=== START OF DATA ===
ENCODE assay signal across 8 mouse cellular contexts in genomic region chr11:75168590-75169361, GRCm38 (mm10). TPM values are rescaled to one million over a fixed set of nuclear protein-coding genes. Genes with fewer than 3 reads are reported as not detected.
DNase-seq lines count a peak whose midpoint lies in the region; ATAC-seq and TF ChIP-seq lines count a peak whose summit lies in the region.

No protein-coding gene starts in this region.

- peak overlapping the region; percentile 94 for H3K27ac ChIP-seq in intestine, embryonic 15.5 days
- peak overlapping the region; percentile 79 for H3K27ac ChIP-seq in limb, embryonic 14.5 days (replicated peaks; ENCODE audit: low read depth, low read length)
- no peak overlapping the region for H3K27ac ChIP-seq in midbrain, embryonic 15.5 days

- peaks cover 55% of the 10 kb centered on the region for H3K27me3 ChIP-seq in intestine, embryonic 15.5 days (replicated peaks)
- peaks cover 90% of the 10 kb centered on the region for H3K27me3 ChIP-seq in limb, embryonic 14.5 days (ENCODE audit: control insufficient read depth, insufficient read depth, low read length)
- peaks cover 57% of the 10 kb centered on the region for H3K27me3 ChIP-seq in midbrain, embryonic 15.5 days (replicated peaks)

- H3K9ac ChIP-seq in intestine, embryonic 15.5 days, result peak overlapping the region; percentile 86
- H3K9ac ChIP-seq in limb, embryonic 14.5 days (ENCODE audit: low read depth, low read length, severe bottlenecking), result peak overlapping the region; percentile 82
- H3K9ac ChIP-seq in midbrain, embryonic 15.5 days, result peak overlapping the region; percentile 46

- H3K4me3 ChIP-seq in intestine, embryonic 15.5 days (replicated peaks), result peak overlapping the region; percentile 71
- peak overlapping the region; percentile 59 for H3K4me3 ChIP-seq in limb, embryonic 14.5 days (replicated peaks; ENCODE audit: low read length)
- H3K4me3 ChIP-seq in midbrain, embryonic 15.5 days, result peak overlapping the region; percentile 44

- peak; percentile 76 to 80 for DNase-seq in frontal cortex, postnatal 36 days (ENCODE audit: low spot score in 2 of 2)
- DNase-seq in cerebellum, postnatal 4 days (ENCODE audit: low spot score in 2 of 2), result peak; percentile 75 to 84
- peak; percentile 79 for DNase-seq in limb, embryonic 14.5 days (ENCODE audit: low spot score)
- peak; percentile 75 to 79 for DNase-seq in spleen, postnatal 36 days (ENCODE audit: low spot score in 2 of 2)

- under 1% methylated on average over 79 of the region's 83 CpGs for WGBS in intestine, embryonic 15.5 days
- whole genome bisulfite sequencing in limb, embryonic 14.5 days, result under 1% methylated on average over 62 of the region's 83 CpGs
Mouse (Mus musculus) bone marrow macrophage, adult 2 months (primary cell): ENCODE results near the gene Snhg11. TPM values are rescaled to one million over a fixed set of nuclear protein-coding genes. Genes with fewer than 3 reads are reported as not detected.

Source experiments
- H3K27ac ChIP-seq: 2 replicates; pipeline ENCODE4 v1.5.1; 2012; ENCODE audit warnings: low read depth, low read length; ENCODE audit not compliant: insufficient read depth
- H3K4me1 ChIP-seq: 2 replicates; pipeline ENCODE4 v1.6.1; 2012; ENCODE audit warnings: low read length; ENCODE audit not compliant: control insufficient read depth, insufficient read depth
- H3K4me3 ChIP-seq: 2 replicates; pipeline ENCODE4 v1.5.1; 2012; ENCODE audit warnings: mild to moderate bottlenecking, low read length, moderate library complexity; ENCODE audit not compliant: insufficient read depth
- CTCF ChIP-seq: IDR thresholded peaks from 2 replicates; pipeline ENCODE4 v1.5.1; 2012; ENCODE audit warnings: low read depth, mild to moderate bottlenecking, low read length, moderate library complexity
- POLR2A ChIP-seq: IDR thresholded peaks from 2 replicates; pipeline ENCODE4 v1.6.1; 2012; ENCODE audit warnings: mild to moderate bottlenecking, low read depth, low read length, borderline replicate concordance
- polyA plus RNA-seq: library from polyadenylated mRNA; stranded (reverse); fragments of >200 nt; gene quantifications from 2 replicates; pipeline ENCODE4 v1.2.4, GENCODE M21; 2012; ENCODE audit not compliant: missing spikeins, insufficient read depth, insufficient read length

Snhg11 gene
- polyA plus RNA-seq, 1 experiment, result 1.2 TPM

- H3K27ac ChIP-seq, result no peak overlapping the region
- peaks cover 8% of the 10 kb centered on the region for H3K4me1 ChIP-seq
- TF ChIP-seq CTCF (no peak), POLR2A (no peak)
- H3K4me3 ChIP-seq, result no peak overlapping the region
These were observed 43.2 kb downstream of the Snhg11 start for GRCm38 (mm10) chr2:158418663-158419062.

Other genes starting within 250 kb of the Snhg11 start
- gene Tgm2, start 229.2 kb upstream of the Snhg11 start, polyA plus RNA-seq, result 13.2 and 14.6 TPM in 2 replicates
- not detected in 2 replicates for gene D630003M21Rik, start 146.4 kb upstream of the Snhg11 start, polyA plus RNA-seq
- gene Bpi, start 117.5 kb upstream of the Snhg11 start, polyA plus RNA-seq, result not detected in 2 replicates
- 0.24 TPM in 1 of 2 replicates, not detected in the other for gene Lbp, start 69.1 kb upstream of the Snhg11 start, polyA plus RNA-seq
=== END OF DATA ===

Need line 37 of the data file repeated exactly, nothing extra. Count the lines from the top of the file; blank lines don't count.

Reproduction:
Other genes starting within 250 kb of the Snhg11 start